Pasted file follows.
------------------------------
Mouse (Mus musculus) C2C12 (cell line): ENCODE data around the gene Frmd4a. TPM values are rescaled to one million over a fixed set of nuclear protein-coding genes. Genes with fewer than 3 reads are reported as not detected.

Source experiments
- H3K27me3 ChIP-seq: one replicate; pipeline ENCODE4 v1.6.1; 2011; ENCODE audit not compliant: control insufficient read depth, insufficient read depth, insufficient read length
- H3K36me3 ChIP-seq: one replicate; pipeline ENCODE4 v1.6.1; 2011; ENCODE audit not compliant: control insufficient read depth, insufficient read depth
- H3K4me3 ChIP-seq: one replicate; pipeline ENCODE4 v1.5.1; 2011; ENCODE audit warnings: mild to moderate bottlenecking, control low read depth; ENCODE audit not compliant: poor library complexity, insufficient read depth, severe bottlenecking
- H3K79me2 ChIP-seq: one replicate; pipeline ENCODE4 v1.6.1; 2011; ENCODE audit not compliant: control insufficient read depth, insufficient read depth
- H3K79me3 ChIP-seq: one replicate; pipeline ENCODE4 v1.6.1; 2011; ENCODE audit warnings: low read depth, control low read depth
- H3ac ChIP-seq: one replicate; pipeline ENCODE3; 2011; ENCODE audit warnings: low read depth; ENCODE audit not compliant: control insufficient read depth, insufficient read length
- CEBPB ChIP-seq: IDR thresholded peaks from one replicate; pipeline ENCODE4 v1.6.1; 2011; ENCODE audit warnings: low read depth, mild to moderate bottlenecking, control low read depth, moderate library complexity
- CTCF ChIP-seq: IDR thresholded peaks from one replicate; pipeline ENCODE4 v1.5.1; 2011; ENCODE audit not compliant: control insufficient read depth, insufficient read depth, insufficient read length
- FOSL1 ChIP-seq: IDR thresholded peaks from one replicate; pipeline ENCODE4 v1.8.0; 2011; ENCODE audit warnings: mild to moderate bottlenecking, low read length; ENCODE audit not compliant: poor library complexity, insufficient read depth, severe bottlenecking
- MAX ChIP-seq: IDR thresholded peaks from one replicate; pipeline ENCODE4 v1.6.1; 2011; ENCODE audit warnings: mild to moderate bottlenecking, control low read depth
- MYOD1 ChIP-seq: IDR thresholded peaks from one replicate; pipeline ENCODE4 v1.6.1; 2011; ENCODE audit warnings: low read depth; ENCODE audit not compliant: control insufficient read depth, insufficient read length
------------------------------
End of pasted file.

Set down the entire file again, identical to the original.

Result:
Mouse (Mus musculus) C2C12 (cell line): ENCODE data around the gene Frmd4a. TPM values are rescaled to one million over a fixed set of nuclear protein-coding genes. Genes with fewer than 3 reads are reported as not detected.

Source experiments
- H3K27me3 ChIP-seq: one replicate; pipeline ENCODE4 v1.6.1; 2011; ENCODE audit not compliant: control insufficient read depth, insufficient read depth, insufficient read length
- H3K36me3 ChIP-seq: one replicate; pipeline ENCODE4 v1.6.1; 2011; ENCODE audit not compliant: control insufficient read depth, insufficient read depth
- H3K4me3 ChIP-seq: one replicate; pipeline ENCODE4 v1.5.1; 2011; ENCODE audit warnings: mild to moderate bottlenecking, control low read depth; ENCODE audit not compliant: poor library complexity, insufficient read depth, severe bottlenecking
- H3K79me2 ChIP-seq: one replicate; pipeline ENCODE4 v1.6.1; 2011; ENCODE audit not compliant: control insufficient read depth, insufficient read depth
- H3K79me3 ChIP-seq: one replicate; pipeline ENCODE4 v1.6.1; 2011; ENCODE audit warnings: low read depth, control low read depth
- H3ac ChIP-seq: one replicate; pipeline ENCODE3; 2011; ENCODE audit warnings: low read depth; ENCODE audit not compliant: control insufficient read depth, insufficient read length
- CEBPB ChIP-seq: IDR thresholded peaks from one replicate; pipeline ENCODE4 v1.6.1; 2011; ENCODE audit warnings: low read depth, mild to moderate bottlenecking, control low read depth, moderate library complexity
- CTCF ChIP-seq: IDR thresholded peaks from one replicate; pipeline ENCODE4 v1.5.1; 2011; ENCODE audit not compliant: control insufficient read depth, insufficient read depth, insufficient read length
- FOSL1 ChIP-seq: IDR thresholded peaks from one replicate; pipeline ENCODE4 v1.8.0; 2011; ENCODE audit warnings: mild to moderate bottlenecking, low read length; ENCODE audit not compliant: poor library complexity, insufficient read depth, severe bottlenecking
- MAX ChIP-seq: IDR thresholded peaks from one replicate; pipeline ENCODE4 v1.6.1; 2011; ENCODE audit warnings: mild to moderate bottlenecking, control low read depth
- MYOD1 ChIP-seq: IDR thresholded peaks from one replicate; pipeline ENCODE4 v1.6.1; 2011; ENCODE audit warnings: low read depth; ENCODE audit not compliant: control insufficient read depth, insufficient read length